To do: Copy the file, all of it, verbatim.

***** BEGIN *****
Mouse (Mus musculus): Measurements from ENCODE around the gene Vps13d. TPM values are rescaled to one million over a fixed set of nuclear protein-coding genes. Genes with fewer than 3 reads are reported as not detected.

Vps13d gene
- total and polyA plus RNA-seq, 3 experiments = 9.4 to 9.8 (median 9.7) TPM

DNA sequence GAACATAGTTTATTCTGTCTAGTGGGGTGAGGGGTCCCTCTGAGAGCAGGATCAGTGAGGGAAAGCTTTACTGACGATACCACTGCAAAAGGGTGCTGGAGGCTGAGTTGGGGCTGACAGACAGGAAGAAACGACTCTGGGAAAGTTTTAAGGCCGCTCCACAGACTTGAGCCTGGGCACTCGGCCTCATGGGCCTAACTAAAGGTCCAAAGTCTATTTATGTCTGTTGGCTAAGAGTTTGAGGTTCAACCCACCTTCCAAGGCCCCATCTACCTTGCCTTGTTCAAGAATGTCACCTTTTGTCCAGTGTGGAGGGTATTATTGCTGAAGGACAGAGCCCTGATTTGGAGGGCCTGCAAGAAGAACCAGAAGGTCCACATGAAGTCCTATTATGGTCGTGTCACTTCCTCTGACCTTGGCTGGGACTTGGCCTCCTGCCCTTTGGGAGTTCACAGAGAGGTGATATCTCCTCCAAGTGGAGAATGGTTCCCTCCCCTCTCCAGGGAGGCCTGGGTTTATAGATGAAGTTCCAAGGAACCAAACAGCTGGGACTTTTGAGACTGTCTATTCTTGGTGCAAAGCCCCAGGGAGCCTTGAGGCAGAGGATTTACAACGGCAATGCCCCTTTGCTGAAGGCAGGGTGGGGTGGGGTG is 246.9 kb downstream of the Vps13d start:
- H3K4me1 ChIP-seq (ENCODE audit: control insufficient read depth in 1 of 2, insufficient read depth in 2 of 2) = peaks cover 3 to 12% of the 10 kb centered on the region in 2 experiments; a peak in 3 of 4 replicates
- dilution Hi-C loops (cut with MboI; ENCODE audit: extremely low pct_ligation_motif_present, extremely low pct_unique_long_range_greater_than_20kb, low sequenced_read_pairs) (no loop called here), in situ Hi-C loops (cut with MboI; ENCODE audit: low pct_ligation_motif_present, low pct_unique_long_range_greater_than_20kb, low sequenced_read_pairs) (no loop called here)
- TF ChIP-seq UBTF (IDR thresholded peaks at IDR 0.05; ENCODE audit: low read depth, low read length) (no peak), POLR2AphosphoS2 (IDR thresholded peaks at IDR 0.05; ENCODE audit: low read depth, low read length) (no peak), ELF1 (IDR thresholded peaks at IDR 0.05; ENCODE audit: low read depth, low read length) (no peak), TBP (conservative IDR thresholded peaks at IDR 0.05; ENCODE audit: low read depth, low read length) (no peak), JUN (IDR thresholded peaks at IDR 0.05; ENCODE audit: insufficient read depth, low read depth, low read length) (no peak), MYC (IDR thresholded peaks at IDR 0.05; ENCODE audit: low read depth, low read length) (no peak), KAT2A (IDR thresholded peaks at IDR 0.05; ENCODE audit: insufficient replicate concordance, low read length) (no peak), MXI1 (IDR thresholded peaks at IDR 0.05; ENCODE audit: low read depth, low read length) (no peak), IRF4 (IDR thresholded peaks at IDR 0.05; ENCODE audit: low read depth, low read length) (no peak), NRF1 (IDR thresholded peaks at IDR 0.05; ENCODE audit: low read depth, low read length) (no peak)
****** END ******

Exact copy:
Mouse (Mus musculus): Measurements from ENCODE around the gene Vps13d. TPM values are rescaled to one million over a fixed set of nuclear protein-coding genes. Genes with fewer than 3 reads are reported as not detected.

Vps13d gene
- total and polyA plus RNA-seq, 3 experiments = 9.4 to 9.8 (median 9.7) TPM

DNA sequence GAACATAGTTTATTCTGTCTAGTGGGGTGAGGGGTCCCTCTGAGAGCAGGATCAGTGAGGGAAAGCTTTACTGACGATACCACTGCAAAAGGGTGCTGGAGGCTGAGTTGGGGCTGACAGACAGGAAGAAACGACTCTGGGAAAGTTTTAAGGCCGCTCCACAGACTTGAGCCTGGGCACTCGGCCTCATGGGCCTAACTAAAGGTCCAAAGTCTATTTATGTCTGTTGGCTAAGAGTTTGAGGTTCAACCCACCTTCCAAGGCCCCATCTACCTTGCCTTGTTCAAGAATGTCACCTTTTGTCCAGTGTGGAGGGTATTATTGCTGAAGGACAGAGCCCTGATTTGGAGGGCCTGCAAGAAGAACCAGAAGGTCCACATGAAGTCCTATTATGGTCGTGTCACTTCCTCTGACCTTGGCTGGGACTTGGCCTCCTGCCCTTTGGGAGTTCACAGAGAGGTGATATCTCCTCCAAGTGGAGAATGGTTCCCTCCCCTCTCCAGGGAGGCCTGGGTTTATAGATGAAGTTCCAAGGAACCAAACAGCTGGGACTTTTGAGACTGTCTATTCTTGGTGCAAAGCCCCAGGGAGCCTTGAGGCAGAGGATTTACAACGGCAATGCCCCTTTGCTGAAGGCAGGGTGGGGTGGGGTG is 246.9 kb downstream of the Vps13d start:
- H3K4me1 ChIP-seq (ENCODE audit: control insufficient read depth in 1 of 2, insufficient read depth in 2 of 2) = peaks cover 3 to 12% of the 10 kb centered on the region in 2 experiments; a peak in 3 of 4 replicates
- dilution Hi-C loops (cut with MboI; ENCODE audit: extremely low pct_ligation_motif_present, extremely low pct_unique_long_range_greater_than_20kb, low sequenced_read_pairs) (no loop called here), in situ Hi-C loops (cut with MboI; ENCODE audit: low pct_ligation_motif_present, low pct_unique_long_range_greater_than_20kb, low sequenced_read_pairs) (no loop called here)
- TF ChIP-seq UBTF (IDR thresholded peaks at IDR 0.05; ENCODE audit: low read depth, low read length) (no peak), POLR2AphosphoS2 (IDR thresholded peaks at IDR 0.05; ENCODE audit: low read depth, low read length) (no peak), ELF1 (IDR thresholded peaks at IDR 0.05; ENCODE audit: low read depth, low read length) (no peak), TBP (conservative IDR thresholded peaks at IDR 0.05; ENCODE audit: low read depth, low read length) (no peak), JUN (IDR thresholded peaks at IDR 0.05; ENCODE audit: insufficient read depth, low read depth, low read length) (no peak), MYC (IDR thresholded peaks at IDR 0.05; ENCODE audit: low read depth, low read length) (no peak), KAT2A (IDR thresholded peaks at IDR 0.05; ENCODE audit: insufficient replicate concordance, low read length) (no peak), MXI1 (IDR thresholded peaks at IDR 0.05; ENCODE audit: low read depth, low read length) (no peak), IRF4 (IDR thresholded peaks at IDR 0.05; ENCODE audit: low read depth, low read length) (no peak), NRF1 (IDR thresholded peaks at IDR 0.05; ENCODE audit: low read depth, low read length) (no peak)